Bureau of the Member of European Parliament Laima Andrikienė.
E-mail: info@laimaandrikiene.lt
Šv. Ignoto Street. 1, LT-01120 Vilnius
Phone +370 5 212 23 60
The address for letters and the other correspondence: 36, Karvaičių Street, 06230 Vilnius.
  Search  |  Sitemap 

Speech during the 9th EU-Moldova PCC meeting

Laima Andrikienė, MEP (EPP-ED, Lithuania)
9th EU-Moldova Parliamentary Cooperation Committee Meeting
EP plenary session

25 October, 2006

Visa facilitation is a key priority in the EU and Moldova relations. There is currently no visa agreement between the EU and Moldova, which leaves the questions of visa and visa procedures for Moldovans very much up to each EU Member State to decide upon. At the moment, the price for a Schengen visa is 35 euros for Moldovan citizens. Only 6 out of 25 EU member states have embassies in Chisinau (Moldova) and only Germany and France issue Schengen visa for the Moldovan citizens. In cases where these Member States are not considered main destinations, Moldovans have to travel to neighbouring countries (Ukraine, Romania, Hungary) where these other Member States have their consulates.

As regards the consulates located in Romania, Moldovans will need a Romanian visa in order to be able to enter this country to apply for a Schengen visa, once Romania will align its visa policy to Regulation 539/2001 and introduce the visa obligation for Moldovans as of 1 January 2007. Moldova and Romania have just signed a bilateral visa agreement on 20 October on the related practicalities.

Moldova has removed the visa obligation for the citizens of the EU Member States by 1 January 2007.

The Commission is preparing negotiating mandates for an EC-Moldova visa facilitation agreement, with a view to their submission to, and agreement by, the Council before the end of 2006.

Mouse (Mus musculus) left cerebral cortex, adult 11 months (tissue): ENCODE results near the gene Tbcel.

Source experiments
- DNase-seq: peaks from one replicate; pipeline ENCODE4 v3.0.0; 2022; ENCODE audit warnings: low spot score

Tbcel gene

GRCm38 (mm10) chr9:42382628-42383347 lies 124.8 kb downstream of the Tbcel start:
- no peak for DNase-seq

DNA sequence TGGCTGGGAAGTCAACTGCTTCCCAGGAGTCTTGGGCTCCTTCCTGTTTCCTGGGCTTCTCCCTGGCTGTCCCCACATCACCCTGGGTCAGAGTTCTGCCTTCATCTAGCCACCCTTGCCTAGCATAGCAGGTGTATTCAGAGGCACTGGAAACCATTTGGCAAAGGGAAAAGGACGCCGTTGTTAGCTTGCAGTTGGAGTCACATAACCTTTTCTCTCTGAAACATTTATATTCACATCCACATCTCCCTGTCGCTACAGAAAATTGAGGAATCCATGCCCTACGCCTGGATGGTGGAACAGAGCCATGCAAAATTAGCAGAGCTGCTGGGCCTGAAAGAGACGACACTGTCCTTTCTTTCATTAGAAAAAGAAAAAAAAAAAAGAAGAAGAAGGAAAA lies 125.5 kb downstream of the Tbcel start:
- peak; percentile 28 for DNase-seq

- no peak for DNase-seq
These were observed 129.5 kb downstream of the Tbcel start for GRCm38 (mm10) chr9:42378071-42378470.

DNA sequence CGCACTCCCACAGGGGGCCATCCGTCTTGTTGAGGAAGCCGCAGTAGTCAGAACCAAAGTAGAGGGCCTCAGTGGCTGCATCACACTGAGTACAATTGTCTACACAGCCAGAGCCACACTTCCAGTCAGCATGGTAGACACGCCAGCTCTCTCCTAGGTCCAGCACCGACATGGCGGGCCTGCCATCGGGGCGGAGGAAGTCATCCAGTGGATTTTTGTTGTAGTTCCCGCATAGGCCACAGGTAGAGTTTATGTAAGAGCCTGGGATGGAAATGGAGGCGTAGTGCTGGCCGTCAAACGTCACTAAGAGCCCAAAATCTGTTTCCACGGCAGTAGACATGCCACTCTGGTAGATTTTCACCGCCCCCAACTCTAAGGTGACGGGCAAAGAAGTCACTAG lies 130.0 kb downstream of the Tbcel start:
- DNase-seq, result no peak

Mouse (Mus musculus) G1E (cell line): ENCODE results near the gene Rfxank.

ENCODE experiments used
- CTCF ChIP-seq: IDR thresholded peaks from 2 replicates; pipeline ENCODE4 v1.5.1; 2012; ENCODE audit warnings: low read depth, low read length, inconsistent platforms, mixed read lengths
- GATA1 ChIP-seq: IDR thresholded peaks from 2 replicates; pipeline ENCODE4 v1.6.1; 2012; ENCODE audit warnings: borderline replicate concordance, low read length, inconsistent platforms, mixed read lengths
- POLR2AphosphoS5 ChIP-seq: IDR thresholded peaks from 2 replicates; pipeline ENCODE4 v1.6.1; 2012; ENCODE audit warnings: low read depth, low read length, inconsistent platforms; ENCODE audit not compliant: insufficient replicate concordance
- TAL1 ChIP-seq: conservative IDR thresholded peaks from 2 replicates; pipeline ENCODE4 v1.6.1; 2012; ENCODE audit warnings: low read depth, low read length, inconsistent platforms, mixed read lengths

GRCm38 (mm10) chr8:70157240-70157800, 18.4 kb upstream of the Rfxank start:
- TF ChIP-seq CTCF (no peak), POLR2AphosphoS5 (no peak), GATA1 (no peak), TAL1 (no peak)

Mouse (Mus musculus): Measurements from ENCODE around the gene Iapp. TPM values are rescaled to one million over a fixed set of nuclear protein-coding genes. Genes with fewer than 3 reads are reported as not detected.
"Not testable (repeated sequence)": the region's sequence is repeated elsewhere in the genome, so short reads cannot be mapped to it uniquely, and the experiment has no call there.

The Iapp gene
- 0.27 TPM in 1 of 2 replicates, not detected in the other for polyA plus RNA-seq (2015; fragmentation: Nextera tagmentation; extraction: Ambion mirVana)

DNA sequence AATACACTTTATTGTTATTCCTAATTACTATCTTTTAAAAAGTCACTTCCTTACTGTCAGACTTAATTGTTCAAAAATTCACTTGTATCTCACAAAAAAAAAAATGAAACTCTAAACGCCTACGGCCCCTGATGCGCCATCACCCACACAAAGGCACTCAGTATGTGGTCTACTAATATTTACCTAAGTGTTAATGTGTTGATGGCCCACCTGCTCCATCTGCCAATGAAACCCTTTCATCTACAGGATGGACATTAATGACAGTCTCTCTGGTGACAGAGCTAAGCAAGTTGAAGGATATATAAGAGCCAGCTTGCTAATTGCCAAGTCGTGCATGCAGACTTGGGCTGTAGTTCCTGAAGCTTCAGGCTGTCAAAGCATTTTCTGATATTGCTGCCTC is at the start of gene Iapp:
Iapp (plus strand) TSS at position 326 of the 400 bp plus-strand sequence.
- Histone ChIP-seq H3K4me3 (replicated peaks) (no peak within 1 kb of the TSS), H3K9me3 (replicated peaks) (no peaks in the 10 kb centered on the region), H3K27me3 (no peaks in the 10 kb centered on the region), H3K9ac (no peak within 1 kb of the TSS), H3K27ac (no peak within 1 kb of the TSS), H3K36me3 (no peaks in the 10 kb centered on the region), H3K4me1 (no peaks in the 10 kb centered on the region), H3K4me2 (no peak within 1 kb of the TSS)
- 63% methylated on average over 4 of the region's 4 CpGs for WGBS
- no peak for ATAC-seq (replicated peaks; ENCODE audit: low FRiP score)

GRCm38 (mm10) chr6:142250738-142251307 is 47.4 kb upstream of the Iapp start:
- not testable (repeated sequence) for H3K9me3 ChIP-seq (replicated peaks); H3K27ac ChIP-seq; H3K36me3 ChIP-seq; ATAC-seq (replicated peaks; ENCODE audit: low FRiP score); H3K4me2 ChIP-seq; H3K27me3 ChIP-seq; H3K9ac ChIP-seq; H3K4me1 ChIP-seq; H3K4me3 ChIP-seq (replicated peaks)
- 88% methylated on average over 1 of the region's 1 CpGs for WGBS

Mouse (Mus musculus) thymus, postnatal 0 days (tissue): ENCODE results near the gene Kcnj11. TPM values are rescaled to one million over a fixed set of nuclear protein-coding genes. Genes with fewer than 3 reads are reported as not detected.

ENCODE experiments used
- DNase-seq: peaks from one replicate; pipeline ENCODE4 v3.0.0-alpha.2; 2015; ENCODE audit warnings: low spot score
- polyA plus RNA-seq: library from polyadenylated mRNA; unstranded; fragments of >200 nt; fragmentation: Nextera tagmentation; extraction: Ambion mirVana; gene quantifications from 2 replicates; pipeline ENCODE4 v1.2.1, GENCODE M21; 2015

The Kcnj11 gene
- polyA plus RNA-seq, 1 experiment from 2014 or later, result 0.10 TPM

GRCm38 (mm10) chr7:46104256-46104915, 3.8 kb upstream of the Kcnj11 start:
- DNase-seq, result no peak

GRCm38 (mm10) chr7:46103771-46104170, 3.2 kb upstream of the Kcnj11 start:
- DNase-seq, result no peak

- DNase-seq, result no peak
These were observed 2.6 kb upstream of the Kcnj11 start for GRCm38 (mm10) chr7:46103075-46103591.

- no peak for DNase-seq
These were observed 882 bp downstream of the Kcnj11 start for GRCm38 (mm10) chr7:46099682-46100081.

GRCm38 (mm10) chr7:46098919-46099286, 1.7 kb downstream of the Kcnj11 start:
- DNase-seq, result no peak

Hungary will be establishing a common visa application centre in Chisinau in 2007 as a pilot project. Austria and Slovenia will participate in the project and the Commission has encouraged other EU Member States to participate.

The issue of EU visas for Moldovan citizens is a problem with serious repercussions from a human rights point of view. With most people still facing formidable obstacles when it comes to travel abroad, the issue ranks high on any list of concerns in Moldova and should be of interest to EU Institutions as the current visa procedures affect ordinary citizens in countries that the European Neighbourhood Policy explicitly seeks to engage in closer cooperation. A solution to this problem rests on the opening of negotiations over an EU-Moldova visa facilitation agreement. Despite the fact that the Government of Moldova has signalled its willingness to initiate in 2006 negotiations on visa facilitation in parallel with negotiations on a readmission agreement; there has been no positive response from the EU Institutions.

The European Union's Justice and Home Affairs Council (JAH) held a meeting in Luxembourg on 5 October, during which, among other items, it was presented a report by the European Commission on the possibility to start negotiations with Moldova on simplifying the visa regime and readmission.

As a result of the support of most of the EU member-states, the participants in the meeting adopted a decision under which the JAH positively appreciates the conclusions of the report on the possibility to start negotiations on visa regime for Moldova and readmission. The JAH welcomed the European Commission's proposal to start procedures on the working out a draft mandate for agreements on simplifying the visa regime and readmission with Moldova.

It seems that all preparatory work in the EU is coming to an end and we look forward to the start of negotiations on visa facilitation and in parallel readmission with Moldova.